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Morning Rounds

What goes around comes around.

Yeah, I know. Not the most original intro. But you know what? You never worked the check-in desk at a slum hotel. Talk to Booth or Kurtz. It is a drain on your resources.

Morning Rounds by Andrew Jetarski




Hattie Lovett fingered the safety on the .22 she kept under the check-in desk when she saw the man approaching in the gray pre-dawn light outside the glass doors of the Topeka EEZ-On Inn. Unruly blondish hair sticking out of a ball cap, sweatpants and T-shirt, slight paunch. Something about him put her on edge. He was juggling a grande coffee in each hand, trying to elbow the lobby doors open. The electric eye triggered and they slid apart.

“Good morning!” she chirped. He didn’t answer because he had a hotel key card clamped in his lips. “How can I help?”

He set the cups down. “You can give me a new goddam room key,” he said. His eyes were red-rimmed, face unshaven. “I couldn’t get in the back door.”

“I’m so sorry, sir. What name?”

“Williams.”

She peered at her computer. “Williams, Mister and Missus, in two thirty-six?”

He raised his eyebrows, expecting her to know.

“I mean, three twenty-six, silly me.”

“You can’t remember where you put us?”

She reached out. “Let me take that old key card, and I’ll strike a new one.”

If she didn’t need this job, she’d tell this man to get lost. She’d had a lifetime of being bullied.

“I do apologize for the back door, sir. Corporate has been promising to upgrade our whole security system, but we’re still waiting. I’m sure we’ll have it for your next stay with us.”

He gathered up his coffee. “Fat chance I’ll ever be here again.”

Hattie stroked the pistol in her lap and told herself if she got one more complaint before she got off shift, she was going to use it.

*

Balancing his coffee, Luco fingered the button for the third floor and willed the elevator door to shut.

Glad the clerk bought it, but too much aggravation, not enough rest. Delayed late flight out of Chicago, then extra legwork down here all night to set up the hit. If he didn’t owe Stebbins, he would have bagged the job by now: estranged older sister and dickhead husband, down for their mom’s funeral, decided to stick around to help sort out the estate. Stebbins wanted them removed from contention. Too much info, Luco told him, just give me their movements. Luco had missed the planned set-up in the mall parking lot, so he cased the hotel. Pickpocketed a drunk at 3 a.m. to snag the card, came up with the workable scenario to con the desk clerk. Rigged new glasses and hair color to throw off surveillance eyeballs.

Room 326 was at the far end, by the fire stairs. Room key in his mouth, he set the coffee down on the hall carpeting. Pulled his fanny pack around to unzip and remove the Beretta M9. The suppressor was modified with a three-lug adapter so it snapped onto the barrel with a single twist. First round already in the chamber. He eased the safety off, and with his left hand slid the key card in the door slot.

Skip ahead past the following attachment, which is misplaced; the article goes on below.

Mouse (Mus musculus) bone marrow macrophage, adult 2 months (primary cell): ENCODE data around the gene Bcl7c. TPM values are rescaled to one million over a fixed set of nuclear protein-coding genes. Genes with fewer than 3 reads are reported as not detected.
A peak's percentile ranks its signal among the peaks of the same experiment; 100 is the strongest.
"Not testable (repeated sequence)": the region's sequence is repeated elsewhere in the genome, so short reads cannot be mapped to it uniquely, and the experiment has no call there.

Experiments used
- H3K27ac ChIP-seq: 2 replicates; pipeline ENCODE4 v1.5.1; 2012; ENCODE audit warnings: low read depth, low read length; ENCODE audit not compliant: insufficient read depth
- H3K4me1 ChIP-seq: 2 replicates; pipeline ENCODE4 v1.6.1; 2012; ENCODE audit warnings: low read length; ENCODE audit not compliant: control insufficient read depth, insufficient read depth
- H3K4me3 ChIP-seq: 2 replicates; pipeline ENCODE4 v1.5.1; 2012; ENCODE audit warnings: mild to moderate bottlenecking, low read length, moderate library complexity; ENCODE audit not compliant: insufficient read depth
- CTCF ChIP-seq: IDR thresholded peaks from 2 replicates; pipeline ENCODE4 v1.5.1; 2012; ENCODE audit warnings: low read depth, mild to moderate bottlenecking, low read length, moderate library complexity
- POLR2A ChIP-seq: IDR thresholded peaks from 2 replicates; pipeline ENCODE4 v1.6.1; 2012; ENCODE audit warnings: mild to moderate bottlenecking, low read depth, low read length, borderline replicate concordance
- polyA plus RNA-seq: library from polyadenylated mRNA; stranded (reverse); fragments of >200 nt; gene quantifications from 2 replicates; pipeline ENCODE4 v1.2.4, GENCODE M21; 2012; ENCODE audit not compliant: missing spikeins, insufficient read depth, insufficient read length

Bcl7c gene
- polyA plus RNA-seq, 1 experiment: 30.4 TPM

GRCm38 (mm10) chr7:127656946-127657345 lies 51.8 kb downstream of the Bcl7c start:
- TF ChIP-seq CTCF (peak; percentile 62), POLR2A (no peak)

*
Inside Room 326 the snick of the electric door latch made Robert Gump cut his urine off mid-stream. In one motion he put his hand on the revolver on the edge of the sink and swiped the bathroom light switch off.

Gump never allowed more than an arm’s reach from any of his weapons. It’s how you get to turn fifty-eight-years-old in a lifetime of dodging Mafia, Mexes and Muslims.

Someone coming into the darkened room, a glimpse as he moved past the bathroom door frame. The unmistakable profile of the Raptor-9 suppressor and the two-handed grip of the man behind it. Gump stepped out of the bathroom naked, inches behind the intruder, dropping his right knee to the carpet. He heard two metallic snaps, like a BB gun going off, the man firing into the pillows Gump had bunched under the blankets.

Gump raised up his four-inch Colt Python, squeezed the trigger and put a fat round through the chump’s neck. The second shot hit just below the shoulder blade toppling him onto the crumpled bedspread. The noise of the shots drowned the wheezing whir of the window unit at the far end of the room. The cheap artwork on the far wall showed fresh red streaks.

*

Sandra Stebbins Williams marched out the door of her second-floor room into the hallway.

“What in tarnation goes on in this place?” she shrieked.

She was almost through her morning rosary when two horrible booms rattled the windows. The second-floor corridor was empty, but she heard the clatter of latches in other rooms along the length of the hall. At a movement in the exit stairwell two doors down, she turned to see a naked man carrying an enormous black duffel bag flying down the stairs.

The ruckus awakened her husband too. He was bellowing at her from inside the room. Sandra moved to the window at the end of the hall overlooking the parking lot. Her husband swung the door open.

“Get the hell back in here!”

Sandra watched the naked man down below throw his duffel into a wide-cab Ford pickup. Then she heard their room door click shut. She was wearing a robe, but George looked quite ridiculous in a pair of ratty boxers and a torn T-shirt.

“Goddammit,” George said, “now I’ll have to go down to the front desk for another key.”

He hollered louder as he went down the stairs. “This is the worst hotel. I’ll rip ’em a new one. Someone’s gonna get it!”

As he charged through the front lobby, the last thing George saw was a frantic desk clerk reaching for something under the counter.


Andrew Jetarski began writing a few years ago to complement his work as a motion picture editor. His story “One Decent Shot” appeared in the Sisters in Crime/LA Chapter’s 2015 anthology LAdies Night. His story “Dance Man,” in LAst Exit to Murder, was a 2014 Derringer Award Finalist. He is working on a novel and numerous short stories, re-imagining some bad stuff that happened back in the 1930s.